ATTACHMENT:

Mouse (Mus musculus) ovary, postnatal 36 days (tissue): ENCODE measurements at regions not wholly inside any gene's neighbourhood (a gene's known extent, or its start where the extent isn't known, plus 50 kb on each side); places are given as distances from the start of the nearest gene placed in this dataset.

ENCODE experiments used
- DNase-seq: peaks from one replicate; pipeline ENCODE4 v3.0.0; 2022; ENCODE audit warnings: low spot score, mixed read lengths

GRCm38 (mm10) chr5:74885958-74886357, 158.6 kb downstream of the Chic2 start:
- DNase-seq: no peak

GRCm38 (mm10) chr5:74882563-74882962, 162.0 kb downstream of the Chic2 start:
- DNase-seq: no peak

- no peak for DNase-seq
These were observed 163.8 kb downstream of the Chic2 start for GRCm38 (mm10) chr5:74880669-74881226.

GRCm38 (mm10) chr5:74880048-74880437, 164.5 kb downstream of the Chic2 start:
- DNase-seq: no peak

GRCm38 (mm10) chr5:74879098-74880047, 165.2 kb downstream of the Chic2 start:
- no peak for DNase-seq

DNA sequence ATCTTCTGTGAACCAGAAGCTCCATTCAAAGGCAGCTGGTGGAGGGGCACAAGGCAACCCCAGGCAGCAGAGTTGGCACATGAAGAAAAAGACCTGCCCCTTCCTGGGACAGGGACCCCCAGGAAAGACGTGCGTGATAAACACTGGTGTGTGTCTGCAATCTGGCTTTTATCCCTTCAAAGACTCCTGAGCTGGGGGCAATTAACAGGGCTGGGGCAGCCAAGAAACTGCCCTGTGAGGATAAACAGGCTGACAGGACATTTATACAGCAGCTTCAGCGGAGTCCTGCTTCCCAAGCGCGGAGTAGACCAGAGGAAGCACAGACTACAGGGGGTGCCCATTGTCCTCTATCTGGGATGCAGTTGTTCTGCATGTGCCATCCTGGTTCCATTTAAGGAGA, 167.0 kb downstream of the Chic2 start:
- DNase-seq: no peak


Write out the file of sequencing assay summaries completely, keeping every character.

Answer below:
Mouse (Mus musculus) ovary, postnatal 36 days (tissue): ENCODE measurements at regions not wholly inside any gene's neighbourhood (a gene's known extent, or its start where the extent isn't known, plus 50 kb on each side); places are given as distances from the start of the nearest gene placed in this dataset.

ENCODE experiments used
- DNase-seq: peaks from one replicate; pipeline ENCODE4 v3.0.0; 2022; ENCODE audit warnings: low spot score, mixed read lengths

GRCm38 (mm10) chr5:74885958-74886357, 158.6 kb downstream of the Chic2 start:
- DNase-seq: no peak

GRCm38 (mm10) chr5:74882563-74882962, 162.0 kb downstream of the Chic2 start:
- DNase-seq: no peak

- no peak for DNase-seq
These were observed 163.8 kb downstream of the Chic2 start for GRCm38 (mm10) chr5:74880669-74881226.

GRCm38 (mm10) chr5:74880048-74880437, 164.5 kb downstream of the Chic2 start:
- DNase-seq: no peak

GRCm38 (mm10) chr5:74879098-74880047, 165.2 kb downstream of the Chic2 start:
- no peak for DNase-seq

DNA sequence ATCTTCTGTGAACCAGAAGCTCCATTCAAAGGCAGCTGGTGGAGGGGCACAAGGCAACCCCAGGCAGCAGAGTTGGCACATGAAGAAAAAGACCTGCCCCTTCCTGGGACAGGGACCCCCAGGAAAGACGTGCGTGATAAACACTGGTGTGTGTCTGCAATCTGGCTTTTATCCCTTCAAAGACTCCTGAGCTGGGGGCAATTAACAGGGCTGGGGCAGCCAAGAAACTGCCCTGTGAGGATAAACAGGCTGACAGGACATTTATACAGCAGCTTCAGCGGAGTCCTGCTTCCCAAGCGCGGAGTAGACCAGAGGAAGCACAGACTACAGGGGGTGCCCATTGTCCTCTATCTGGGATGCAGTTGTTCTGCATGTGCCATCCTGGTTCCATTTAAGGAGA, 167.0 kb downstream of the Chic2 start:
- DNase-seq: no peak